Hi! I'm Lipi Gupta.

I had an adventure this summer in Agra, India trying to make a difference in the lives of 35 young women of Nagla Kharga Village. I'd like to share my experience with you; I hope their stories move you as much as they have inspired me! Thank you for reading and feel free to contact me [by posting a comment/question] if I can be of assistance in any way, in a similar endeavor of yours!

Project SHAKTI was funded as one of 2009's 100 Projects for Peace.

Project SHAKTI Overview

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Empowerment is a Process...not a destination.

...something I realized early on and remembered everyday while lesson-planning. This thought kept me going when frustrated with slow progress; and kept me down-to-earth and realistic when I saw success.

    UPDATE December 2009

    • Preeti, who, on the last day I was in India, worked up the courage in my presence to more forcefully request admission to school despite a small technical issue with her paperwork is now picking up from where she left off in the 4th grade. She is happy.
    • Renu, who learned a lot of sewing during my stay, is not sewing any longer. But, Beenesh, one of the girls who had limited knowledge but still taught others what she knew, has been learning more and more sewing. Her goal before I left was to learn to sew a frock; and in November she did just that. She was ecstatic about it on the phone. 
    • Some girls’ families’ are growing chili on their farm plots in this season.

    UPDATE October 2009

    • The girls who enrolled in school have reintegrated school as a part of their lives and have maintained their new tighter schedule. For example: Praveen, whom we had given money for books and English classes, has purchased her books and goes to college with her older brother.
    • Many girls are out of town staying with their extended relatives in celebration of Diwali.

    FAQ

    Is it difficult reaching the girls on the phone from America?
    • Yes. The cell phones belonging to the families of a few girls is my primary means of reaching them; and it is imperfect.  It means that I have to call numerous times to finally talk to them.
    How are you approaching speaking to the women involved?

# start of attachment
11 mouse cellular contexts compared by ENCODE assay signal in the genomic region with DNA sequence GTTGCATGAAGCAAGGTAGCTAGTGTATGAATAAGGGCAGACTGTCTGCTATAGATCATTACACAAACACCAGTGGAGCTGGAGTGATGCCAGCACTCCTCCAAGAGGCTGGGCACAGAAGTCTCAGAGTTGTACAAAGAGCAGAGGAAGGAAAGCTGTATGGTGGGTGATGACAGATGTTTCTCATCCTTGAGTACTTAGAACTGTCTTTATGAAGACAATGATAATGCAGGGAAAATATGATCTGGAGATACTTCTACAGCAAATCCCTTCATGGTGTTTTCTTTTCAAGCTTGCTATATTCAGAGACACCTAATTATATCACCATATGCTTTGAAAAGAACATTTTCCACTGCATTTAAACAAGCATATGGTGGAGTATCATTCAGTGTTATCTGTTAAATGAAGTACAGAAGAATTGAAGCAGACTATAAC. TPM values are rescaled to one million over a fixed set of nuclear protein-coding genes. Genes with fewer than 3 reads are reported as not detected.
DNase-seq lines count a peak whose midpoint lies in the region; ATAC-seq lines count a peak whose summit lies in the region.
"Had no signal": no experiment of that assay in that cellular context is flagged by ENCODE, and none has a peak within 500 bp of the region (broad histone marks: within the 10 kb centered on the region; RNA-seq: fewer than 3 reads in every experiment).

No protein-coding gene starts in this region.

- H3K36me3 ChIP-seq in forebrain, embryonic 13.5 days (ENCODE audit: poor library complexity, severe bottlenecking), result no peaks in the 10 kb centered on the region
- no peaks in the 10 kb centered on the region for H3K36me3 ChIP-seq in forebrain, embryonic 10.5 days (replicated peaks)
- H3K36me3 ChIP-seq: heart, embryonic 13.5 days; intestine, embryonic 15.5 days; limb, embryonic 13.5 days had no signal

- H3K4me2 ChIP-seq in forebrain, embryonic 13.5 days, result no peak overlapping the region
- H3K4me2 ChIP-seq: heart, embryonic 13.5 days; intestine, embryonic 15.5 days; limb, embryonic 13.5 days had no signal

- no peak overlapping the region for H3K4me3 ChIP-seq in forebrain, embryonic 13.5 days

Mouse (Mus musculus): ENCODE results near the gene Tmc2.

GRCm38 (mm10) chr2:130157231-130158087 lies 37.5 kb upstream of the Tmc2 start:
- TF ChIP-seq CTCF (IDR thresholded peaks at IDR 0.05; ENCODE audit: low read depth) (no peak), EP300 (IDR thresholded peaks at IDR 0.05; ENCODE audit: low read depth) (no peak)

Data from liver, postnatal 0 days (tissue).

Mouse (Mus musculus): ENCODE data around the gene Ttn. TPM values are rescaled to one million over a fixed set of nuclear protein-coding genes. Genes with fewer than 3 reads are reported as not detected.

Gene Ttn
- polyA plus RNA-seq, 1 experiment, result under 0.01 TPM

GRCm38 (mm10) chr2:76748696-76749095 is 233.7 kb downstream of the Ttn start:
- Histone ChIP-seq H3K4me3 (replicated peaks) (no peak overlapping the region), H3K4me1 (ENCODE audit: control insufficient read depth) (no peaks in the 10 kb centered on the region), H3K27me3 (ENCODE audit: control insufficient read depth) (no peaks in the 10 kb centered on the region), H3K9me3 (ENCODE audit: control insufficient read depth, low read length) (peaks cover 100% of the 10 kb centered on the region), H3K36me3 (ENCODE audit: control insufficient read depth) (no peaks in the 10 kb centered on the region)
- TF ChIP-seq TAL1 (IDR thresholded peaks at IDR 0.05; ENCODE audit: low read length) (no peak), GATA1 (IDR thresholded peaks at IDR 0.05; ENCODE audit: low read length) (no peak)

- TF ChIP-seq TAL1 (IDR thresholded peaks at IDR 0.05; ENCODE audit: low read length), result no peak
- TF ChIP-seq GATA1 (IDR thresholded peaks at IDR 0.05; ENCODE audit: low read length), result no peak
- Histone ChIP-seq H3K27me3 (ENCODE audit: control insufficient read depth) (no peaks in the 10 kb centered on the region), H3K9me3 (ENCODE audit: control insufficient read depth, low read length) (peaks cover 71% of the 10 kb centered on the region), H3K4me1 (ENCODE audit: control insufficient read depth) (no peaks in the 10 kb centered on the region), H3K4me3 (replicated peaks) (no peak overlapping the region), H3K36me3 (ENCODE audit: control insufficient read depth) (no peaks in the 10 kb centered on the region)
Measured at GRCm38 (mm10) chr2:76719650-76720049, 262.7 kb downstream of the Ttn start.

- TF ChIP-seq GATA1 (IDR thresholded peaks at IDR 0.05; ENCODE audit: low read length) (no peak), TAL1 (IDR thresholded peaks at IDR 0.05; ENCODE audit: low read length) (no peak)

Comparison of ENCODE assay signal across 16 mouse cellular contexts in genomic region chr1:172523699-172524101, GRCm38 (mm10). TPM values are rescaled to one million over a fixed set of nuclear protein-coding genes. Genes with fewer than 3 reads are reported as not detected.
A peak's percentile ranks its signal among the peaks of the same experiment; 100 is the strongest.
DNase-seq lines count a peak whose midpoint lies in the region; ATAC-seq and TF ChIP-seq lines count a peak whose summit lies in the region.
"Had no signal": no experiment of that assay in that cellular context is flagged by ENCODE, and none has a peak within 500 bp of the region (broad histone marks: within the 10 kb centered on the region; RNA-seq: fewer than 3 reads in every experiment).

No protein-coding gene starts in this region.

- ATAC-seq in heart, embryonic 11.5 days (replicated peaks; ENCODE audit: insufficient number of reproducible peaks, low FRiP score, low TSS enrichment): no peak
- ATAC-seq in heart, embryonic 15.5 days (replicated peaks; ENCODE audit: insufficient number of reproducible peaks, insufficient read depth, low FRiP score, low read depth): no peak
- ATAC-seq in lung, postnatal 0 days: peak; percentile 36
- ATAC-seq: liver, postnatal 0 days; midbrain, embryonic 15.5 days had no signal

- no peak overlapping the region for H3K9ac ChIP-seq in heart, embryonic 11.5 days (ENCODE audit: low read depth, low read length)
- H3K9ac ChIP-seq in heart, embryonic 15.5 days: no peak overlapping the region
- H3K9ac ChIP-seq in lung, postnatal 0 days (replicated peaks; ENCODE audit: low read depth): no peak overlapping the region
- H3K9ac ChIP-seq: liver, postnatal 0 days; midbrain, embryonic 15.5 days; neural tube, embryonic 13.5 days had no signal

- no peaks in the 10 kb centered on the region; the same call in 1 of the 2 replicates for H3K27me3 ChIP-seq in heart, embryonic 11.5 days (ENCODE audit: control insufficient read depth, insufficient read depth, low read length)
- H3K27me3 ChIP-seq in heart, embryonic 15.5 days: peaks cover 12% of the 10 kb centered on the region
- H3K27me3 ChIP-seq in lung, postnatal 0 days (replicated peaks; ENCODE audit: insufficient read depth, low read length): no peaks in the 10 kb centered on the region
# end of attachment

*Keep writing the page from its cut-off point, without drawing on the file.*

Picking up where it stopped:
• To the younger girls, like a teacher    
      •  To the older girls, like a friend giving advice    
      •  But, it’s hard establishing the fact that I’m their equal. They insist on calling me Maame even though I’m younger than some of them. But, I think having a degree of respect or authority was helpful. And, I  was able to deal with power structures without any problem; so that was fine.
      What were the most moving moments?
      • When some girls would open up to me and tell me about all the obstacles they see blocking their hopes and dreams. During a conversation like this, Vinita and I cried together; and I felt bonded to her like a sister from thereafter.
      • A lot of little things: when a girl would confidently participate, when I saw a girl "grow up" in front of me, when they'd surprise me with maturity and understanding, when I would for the first time really engage a girl and find something she's interested in, and she would, for the first time in my presence, have a twinkle in her eye as she talked or listened.  
      • When Neelum told me how she convinced her family to allow her to return to school, by fasting and threatening that I would otherwise come over and report them to American police! (I did not give her that idea!) She did this after we talked about figuring out creative ways to work with one's obligations/responsibilities/obstacles with the help of a support system, to realize one's dreams. I never imagined she would come up with such a dramatic method!
      • Each time a girl joined school.
      • On my last day with them, when Beenesh told me that I've changed her life, that she thinks of me every night so she can sleep, when Kusma cried and hugged me lovingly, when Vanita looked at me with moist eyes as she opened her gifts (books and things that I hoped would bring school to her since she couldn't at that time go to school herself), when I asked girls to tell me what they learned and some remembered more than I expected....
      Was it dangerous? 
      • Actually, in a very un-dramatic way, yes, a little. Going alone or with another woman, as I did, into an interior village never felt safe.... I wouldn’t even say shopping around downtown or suburban Agra is safe (there were several purse snatchings near where I stayed during that time, including 2 of my aunts  I was with). All in all, the experience was just unsafe enough to become painfully more aware of the privilege I have of feeling safe everyday at home. 
        Can you really make an impact in a single 2-month program?